About this time of year, the O’Rourke-Ross gymnasium at Tillsonburg’s Glendale High School would be overflowing for a holiday-theme Wassail concert by the school’s music department.
“A year ago Christmas, we had a packed house,” said music teacher John Lam, head of the school’s performing arts department. “We get good crowds to our concerts.”
This year, there will not be a Wassail concert and possibly no spring concert.
“No concerts at all – unless things recover by June,” said Lam. “And I swear, the minute they tell us we can, I’ve told the kids I’m having a rehearsal…
“Whether it’s adult bands that I conduct or whether it’s kids, we were meant to perform together. Music might be our first language. Those who have had the performance music experience here are really missing it, and when the time comes for us to get back together, that’s going to be a great day. And I don’t care what level we’re playing, I don’t care if it’s Hot Cross Buns. I just want to get these kids back in the room (playing) when it’s safe.”
Lam always says there is something more than the sum of its parts when you play in a band, orchestra, or sing in a choir.
“You are committed to the group and you build really strong ties with the people that you sit with, and the performances that you bank over the years. Kids will remember last year when we played this piece and something special happened in rehearsal, and even more special in performance. Sometimes you can’t even put those experiences into words, but you will sure feel that when we come back together, the kind of hope that will be restored.
“Our job is to keep these kids… knowing that we are poised to come back (and perform together) the minute we are allowed to.”
The music program at Glendale changed with the introduction of COVID-19 restrictions in September. Students play their instruments at home, not at school.
So far they have adapted well, said Lam.
“I think the telling will be in enrolment – in any high school arts program – in years to come. Music is very relational, so the synergy in the department is derived from the teacher-student relationship in the rehearsal experience. You’re instructing, you’re learning music, and things a little more than the sum of its parts happen when you get a good group together. You get that sense that ‘this is bigger than all of us’ and there is a real energy there. That’s hard to replace.”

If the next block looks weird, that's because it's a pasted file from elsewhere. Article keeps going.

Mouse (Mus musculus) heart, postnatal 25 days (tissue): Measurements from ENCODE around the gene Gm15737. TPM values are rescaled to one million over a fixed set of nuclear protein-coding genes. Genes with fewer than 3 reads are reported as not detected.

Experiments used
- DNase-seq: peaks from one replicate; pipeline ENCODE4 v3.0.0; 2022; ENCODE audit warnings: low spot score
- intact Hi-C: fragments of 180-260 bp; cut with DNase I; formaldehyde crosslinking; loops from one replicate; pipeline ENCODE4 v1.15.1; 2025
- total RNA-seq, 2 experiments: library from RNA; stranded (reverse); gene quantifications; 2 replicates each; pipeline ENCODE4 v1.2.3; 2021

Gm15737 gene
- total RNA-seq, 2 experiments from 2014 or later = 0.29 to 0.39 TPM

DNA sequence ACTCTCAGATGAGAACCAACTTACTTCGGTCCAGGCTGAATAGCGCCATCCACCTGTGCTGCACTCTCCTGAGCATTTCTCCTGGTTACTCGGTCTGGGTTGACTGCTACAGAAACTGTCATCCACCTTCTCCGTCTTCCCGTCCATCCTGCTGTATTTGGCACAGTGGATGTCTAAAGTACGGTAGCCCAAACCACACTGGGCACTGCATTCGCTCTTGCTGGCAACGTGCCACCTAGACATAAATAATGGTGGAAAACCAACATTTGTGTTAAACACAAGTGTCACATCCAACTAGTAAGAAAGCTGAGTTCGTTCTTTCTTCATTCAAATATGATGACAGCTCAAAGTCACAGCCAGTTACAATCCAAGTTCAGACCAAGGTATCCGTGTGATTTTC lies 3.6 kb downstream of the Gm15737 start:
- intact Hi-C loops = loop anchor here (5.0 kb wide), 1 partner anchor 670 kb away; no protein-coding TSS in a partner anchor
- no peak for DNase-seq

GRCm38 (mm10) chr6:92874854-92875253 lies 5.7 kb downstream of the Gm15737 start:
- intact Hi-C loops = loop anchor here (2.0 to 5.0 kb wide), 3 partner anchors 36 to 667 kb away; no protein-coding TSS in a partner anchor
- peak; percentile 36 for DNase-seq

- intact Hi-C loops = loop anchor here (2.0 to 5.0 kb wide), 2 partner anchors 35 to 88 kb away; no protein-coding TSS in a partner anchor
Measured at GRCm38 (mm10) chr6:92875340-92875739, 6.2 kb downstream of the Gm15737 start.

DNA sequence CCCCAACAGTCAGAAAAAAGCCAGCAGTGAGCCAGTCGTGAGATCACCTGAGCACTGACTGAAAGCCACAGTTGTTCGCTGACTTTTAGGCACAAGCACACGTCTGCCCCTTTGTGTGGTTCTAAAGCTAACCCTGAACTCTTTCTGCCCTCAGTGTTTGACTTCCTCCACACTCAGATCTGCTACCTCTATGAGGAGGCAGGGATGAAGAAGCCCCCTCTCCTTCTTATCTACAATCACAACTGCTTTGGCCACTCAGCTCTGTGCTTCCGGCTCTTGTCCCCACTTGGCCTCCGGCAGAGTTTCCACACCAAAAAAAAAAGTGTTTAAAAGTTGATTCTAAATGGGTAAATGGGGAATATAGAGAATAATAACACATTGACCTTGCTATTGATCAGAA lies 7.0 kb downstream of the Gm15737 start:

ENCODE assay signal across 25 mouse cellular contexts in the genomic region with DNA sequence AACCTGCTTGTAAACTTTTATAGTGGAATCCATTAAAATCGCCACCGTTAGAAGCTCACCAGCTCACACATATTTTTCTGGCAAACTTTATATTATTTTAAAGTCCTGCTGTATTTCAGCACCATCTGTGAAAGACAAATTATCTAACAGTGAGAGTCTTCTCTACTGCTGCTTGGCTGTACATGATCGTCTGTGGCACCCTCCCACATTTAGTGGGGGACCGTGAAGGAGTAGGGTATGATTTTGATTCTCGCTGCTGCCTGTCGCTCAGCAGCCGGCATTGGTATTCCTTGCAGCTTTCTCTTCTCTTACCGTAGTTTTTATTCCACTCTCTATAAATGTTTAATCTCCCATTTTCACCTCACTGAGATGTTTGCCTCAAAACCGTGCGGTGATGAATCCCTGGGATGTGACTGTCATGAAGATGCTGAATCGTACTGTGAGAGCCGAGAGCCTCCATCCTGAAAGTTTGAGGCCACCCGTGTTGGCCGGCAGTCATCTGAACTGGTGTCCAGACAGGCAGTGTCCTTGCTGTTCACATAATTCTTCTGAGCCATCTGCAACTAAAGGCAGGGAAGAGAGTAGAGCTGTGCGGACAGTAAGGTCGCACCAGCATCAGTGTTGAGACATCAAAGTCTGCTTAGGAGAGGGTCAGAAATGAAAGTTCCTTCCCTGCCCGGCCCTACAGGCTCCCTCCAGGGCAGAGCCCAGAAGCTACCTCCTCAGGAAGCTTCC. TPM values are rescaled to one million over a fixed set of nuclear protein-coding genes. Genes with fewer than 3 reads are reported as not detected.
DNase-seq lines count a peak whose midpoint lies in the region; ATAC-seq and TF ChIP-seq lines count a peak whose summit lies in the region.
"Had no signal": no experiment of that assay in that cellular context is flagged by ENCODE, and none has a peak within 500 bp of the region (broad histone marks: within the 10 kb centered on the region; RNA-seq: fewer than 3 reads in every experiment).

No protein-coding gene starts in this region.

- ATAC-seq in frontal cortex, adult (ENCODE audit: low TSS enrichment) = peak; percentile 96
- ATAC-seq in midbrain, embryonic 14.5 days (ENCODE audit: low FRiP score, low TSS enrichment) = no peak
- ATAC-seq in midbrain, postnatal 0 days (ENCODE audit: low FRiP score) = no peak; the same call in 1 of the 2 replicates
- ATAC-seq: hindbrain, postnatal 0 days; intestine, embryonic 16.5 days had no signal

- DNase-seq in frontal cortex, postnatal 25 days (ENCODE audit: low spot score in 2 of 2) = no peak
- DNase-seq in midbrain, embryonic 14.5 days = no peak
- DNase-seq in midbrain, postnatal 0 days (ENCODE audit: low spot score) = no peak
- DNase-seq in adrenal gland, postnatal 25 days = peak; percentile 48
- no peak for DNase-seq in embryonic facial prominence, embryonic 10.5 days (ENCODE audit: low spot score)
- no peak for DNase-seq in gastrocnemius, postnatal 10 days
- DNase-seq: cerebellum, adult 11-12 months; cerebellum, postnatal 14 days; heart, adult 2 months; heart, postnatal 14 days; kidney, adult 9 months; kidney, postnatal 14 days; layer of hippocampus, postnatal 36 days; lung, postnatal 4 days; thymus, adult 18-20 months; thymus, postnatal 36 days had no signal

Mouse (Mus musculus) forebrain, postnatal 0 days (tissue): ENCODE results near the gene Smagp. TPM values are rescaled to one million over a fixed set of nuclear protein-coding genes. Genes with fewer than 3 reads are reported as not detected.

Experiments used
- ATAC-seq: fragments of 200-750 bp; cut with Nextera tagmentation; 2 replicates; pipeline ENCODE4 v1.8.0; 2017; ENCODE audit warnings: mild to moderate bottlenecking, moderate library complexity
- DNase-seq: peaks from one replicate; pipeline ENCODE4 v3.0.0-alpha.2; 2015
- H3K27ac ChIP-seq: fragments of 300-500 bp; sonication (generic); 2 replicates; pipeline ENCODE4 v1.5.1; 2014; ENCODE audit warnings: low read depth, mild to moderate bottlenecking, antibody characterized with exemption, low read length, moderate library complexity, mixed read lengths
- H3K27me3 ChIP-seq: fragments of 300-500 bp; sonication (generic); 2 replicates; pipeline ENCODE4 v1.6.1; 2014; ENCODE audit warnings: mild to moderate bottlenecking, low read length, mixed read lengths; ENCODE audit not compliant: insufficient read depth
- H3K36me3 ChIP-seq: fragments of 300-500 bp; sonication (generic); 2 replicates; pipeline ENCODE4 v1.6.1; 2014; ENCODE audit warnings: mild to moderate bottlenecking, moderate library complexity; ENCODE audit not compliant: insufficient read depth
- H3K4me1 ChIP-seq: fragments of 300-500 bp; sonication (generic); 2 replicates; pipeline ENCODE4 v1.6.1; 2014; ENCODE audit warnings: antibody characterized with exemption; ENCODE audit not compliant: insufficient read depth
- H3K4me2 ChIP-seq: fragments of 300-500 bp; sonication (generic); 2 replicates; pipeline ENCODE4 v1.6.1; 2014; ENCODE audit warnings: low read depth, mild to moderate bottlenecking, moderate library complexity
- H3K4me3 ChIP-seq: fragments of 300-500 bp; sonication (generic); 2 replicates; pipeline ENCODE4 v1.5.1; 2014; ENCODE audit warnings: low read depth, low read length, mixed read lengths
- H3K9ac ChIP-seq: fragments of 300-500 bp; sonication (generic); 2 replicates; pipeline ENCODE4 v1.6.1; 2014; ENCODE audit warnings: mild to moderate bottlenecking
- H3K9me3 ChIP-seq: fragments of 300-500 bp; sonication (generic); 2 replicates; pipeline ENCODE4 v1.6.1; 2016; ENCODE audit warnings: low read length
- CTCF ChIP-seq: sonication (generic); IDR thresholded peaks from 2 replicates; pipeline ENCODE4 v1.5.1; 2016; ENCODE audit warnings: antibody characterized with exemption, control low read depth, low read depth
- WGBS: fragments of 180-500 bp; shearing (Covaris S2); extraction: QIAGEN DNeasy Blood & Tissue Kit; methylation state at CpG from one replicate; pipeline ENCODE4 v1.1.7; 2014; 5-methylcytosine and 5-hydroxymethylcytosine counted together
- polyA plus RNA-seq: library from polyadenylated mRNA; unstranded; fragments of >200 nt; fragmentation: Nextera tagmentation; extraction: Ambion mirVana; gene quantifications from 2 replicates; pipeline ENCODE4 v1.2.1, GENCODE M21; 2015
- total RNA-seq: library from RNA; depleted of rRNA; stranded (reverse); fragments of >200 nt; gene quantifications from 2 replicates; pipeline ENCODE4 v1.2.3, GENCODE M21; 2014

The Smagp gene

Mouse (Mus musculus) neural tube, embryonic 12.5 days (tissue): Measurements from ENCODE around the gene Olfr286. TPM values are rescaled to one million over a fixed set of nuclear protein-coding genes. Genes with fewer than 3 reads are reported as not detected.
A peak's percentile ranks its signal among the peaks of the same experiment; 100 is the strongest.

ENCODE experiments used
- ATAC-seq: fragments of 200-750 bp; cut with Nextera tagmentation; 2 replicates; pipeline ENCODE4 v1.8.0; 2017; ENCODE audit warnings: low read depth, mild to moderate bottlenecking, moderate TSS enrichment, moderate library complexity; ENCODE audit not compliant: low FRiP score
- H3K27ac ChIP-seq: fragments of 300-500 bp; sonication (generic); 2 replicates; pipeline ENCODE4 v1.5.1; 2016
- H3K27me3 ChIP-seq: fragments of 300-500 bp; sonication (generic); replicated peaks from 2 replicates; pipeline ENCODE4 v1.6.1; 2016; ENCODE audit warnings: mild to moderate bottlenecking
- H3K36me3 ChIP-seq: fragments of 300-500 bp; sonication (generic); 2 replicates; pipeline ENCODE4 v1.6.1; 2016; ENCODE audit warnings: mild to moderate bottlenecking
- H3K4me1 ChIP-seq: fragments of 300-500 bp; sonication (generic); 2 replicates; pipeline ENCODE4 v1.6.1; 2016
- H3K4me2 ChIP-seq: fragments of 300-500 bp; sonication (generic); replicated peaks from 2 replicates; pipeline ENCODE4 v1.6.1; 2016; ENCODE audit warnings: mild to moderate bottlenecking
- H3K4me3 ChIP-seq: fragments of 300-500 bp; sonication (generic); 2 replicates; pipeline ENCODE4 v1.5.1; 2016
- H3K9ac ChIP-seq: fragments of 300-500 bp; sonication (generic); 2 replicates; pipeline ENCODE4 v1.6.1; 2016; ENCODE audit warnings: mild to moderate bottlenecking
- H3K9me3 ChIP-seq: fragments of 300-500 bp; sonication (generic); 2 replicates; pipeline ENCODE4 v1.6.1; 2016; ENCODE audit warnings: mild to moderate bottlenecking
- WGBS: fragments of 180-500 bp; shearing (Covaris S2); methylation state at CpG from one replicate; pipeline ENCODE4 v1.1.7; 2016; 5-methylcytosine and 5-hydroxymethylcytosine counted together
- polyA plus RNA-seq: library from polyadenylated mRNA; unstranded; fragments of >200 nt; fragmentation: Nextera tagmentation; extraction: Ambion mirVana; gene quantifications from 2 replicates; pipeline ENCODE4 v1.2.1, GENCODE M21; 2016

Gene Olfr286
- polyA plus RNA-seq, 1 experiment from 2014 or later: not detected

On the plus side, music is taught as a comprehensive subject at Glendale. There are other activities for music students, including theory, deep listening and creative projects.
“They have always been part of the curriculum,” said Lam, “so that continues… and maybe we’re going to cover a little bit more of that than we used to in the past.
“The instruments go home with the students and we are adjusting. It is not perfect.
“So I’m not saying we have the answers, but we’re doing some creative things. It’s good that the program was not solely based on performance before, so the kids are not in shock when they get handed some theory to do.”
Lam recalled a Google Meet video meeting with his entire Grade 9 class that was “fun,” but did not go as well as hoped.
“It was crazy. It’s hard enough when you’re in the room, but when they are on the other side of the computer, and somebody’s cat is running around…”
The new quadmester system also provides challenges for the music department.
“Teaching a semester of music in 10 weeks is like asking a kid to have a growth spurt in a matter of days,” said Lam. “It’s kind of what I would call spiral learning. You keep coming around to them every day until they develop.”
The focus is on delivering the essentials and constantly developing new methods, said Lam, noting money was spent on a class set of ukuleles because that instrument can be played.
“So, where the kids have their wind instruments at home, my senior class wants some type of music-making experience and we’re going to have a lot of fun.
“They know how to learn their instrument, they know how to practice because they’ve had two years of it already. So I can say, ‘do these scales, do these pieces, if you need my instruction I can make myself available on a Google Meet.’ So if you have a problem you can play for me and I can talk to you on the other side of this computer.”
Only one music credit was lost this school year at Glendale (repertoire band), but Lam expects it to return when conditions improve.
“The community is very much in support of our arts programs here. But we’re just a little bit worried about our enrolment into our Grade 9 sections from elementary schools.”
Glendale Music Council announced Nov. 9 that it would be preparing a ‘Holiday video,’ which would be shown to the school and posted on Facebook and Instagram.
“We’re just trying to keep the spirit of the department alive, we have a really good Music Council,” said Lam. “Over the years that we’ve been here the council has kind of run itself and we (teachers) act as a resource for them. I think they’re just trying to keep recruiting and keep spirits up.
“Any positive awareness that we can have in the community over the next few months, to keep this alive, and bring it back when it’s time. We have a very large population of musicians for a high school this size.”